How Angola scores on economic freedom
Starting a business takes an average 124 days, compared to the world average of 48 days. This makes entrepreneurship far too difficult to enable a dynamic official economy. Obtaining a business license can be very difficult because of regulations, and closing a business is also very difficult. Inconsistently enforced, the regulatory system has been vague and complicated. The overall freedom to start, operate, and close a business is seriously limited by the national regulatory environment.
Trade Freedom – 68%
Angola’s weighted average tariff rate was 6 percent in 2005. While Angola has made solid progress in reforming its trade regime, non-tariff barriers still impose a cost on trade. Non-tariff barriers include subsidies, import controls, customs barriers, some prohibitive regulations and standards, and issues involving the enforcement and protection of intellectual property rights. Consequently, an additional 20 percent is deducted from Angola’s trade freedom score.
Fiscal Freedom – 90%
Angola has a low income tax rate but a high corporate tax rate. The top income tax rate is 15 percent, and the top corporate tax rate is 35 percent. Other taxes include a fuel tax and a consumption tax. In the most recent year, overall tax revenue as a percentage of GDP was 6,9 percent.
Freedom from Government – 38,4%
Total government expenditures, including consumption and transfer payments, are high. In the most recent year, government spending equaled 38,9 percent of GDP, and the government received 79 percent of its total revenues from state-owned enterprises and government ownership of property.
Monetary Freedom – 47,7%
Inflation in Angola is high and unstable, averaging 34,8 percent between 2003 and 2005. Relatively high and unstable prices explain most of the monetary freedom score. Government price controls are pervasive in many sectors of the economy, including fuel and electricity. Consequently, an additional 15 percent is deducted from Angola’s monetary freedom score to adjust for the high economic cost of these price control measures.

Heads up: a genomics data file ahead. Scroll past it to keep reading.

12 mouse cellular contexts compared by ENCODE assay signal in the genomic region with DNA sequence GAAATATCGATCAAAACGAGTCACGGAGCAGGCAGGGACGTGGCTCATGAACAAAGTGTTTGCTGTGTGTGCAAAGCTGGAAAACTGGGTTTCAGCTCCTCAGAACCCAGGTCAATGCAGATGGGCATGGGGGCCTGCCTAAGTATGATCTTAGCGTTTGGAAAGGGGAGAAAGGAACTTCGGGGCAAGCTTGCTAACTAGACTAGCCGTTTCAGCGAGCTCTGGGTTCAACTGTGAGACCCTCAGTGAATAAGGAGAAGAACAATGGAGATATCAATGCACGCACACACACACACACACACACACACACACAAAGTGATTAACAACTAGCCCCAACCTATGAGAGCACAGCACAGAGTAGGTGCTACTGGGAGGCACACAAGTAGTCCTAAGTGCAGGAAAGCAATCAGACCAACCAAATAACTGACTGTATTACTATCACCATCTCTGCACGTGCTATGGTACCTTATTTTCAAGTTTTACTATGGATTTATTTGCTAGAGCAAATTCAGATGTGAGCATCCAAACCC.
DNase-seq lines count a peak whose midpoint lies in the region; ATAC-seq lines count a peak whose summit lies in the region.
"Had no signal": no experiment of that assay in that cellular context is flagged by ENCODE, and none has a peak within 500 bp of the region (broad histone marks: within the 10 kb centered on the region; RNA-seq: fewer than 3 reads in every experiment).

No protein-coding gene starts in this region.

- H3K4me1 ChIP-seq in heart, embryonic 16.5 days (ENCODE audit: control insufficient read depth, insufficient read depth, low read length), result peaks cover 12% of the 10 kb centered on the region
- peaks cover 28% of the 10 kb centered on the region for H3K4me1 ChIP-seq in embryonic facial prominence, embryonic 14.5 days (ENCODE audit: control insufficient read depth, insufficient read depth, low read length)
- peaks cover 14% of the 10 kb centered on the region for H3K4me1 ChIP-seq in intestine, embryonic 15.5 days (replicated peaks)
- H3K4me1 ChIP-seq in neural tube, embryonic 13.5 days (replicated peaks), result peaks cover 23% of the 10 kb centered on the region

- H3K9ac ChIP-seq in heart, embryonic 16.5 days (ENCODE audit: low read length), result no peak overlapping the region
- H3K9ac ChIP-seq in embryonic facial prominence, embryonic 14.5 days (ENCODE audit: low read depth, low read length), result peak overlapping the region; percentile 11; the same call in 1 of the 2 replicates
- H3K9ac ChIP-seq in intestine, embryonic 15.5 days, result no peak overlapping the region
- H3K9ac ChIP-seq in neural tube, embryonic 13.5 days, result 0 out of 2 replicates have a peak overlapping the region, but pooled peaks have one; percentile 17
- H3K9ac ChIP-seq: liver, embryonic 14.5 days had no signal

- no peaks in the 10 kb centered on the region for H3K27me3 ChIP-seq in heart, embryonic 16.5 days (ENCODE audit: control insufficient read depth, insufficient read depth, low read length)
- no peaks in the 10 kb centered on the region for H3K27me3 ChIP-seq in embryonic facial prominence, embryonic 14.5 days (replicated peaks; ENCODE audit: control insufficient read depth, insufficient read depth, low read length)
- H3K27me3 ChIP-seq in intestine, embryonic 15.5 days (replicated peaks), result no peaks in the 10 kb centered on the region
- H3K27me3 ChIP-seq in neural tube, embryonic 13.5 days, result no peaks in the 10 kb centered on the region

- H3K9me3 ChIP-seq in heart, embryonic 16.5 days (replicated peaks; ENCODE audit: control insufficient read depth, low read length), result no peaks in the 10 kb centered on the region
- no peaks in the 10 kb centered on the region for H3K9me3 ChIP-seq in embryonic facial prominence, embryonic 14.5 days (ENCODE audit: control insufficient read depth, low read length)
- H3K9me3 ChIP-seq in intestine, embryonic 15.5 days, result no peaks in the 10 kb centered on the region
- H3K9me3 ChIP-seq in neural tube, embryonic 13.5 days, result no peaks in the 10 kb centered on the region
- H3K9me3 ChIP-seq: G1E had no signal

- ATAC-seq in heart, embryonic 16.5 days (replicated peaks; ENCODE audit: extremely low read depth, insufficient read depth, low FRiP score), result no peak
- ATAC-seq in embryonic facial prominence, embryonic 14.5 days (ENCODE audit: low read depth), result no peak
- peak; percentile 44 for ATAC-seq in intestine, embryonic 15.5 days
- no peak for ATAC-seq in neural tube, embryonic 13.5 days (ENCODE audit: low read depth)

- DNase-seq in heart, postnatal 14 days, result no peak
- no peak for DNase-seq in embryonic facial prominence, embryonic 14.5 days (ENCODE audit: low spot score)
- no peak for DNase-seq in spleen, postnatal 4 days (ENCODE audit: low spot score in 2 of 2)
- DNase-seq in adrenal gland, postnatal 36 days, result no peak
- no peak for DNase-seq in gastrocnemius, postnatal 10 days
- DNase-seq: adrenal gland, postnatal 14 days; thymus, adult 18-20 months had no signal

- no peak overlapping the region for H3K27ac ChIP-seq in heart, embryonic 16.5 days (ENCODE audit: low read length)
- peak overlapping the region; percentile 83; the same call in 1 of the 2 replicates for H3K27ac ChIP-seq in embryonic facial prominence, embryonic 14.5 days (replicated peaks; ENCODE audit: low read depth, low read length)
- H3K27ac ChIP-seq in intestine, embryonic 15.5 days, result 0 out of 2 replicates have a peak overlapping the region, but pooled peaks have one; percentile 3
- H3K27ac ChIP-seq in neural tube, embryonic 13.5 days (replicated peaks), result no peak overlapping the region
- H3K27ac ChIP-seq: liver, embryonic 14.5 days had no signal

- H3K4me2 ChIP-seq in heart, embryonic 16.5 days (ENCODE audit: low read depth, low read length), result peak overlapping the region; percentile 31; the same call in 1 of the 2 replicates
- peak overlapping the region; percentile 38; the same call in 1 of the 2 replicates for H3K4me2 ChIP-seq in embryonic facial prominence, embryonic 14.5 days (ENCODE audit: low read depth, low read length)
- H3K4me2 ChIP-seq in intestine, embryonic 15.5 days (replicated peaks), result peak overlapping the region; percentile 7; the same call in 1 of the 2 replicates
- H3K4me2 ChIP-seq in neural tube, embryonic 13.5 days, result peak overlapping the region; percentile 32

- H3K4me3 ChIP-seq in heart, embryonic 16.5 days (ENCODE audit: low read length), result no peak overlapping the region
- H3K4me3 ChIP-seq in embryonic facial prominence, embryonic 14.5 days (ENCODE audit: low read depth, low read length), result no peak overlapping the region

Investment Freedom - 20%
Angola’s Law on Private Investment provides equal treatment to foreign investors, simplifies investment regulations, and lowers the required investment. However, procedures to register a foreign investment remain burdensome. Capital and money market transactions, capital repatriation, real estate transactions, and personal capital movements are subject to strict controls. In most instances, these transactions require central bank approval and/or licensing. Foreign investment in defence, internal public order, state security, certain bank activities, and the administration of ports and airports is not explicitly prohibited but is somewhat off-limits.
Financial Freedom – 40%
Angola’s financial system is still small and underdeveloped but growing. The banking sector in 2003 consisted of seven commercial banks, of which three were foreign-owned. The two state-owned banks, which are slated for privatisation, control approximately 45 percent of banking assets. Angola has been liberalising the banking and insurance sectors in accordance with International Monetary Fund and World Bank advice, but financial governance remains poor. Valuable financial instruments are limited by the overall economic environment. . The state remains heavily involved in the insurance sector. The government has formally constituted Angola’s stock exchange with plans for it to be fully operational by the end of 2006.
Property Rights – 20%
The rule of law cannot be guaranteed through the local justice system, which suffers from political interference. Angola’s legal and judicial system is not efficient in handling commercial disputes. Legal fees are high, and most businesses avoid taking disputes to court.
Freedom from Corruption – 20%
Corruption is perceived as widespread and hinders all other economic freedoms. Angola ranks 151 out of 158 countries in Transparency International’s Corruption Perception Index for 2005.
Labour Freedom – 56,7%
The labour market operates under restrictive employment regulations that hinder employment and productivity growth. The non-salary cost of employing a worker is low, but dismissing a redundant employee is relatively costly.
Angola has very rigid restrictions on increasing or contracting the number of working hours. -Business in Africa Online
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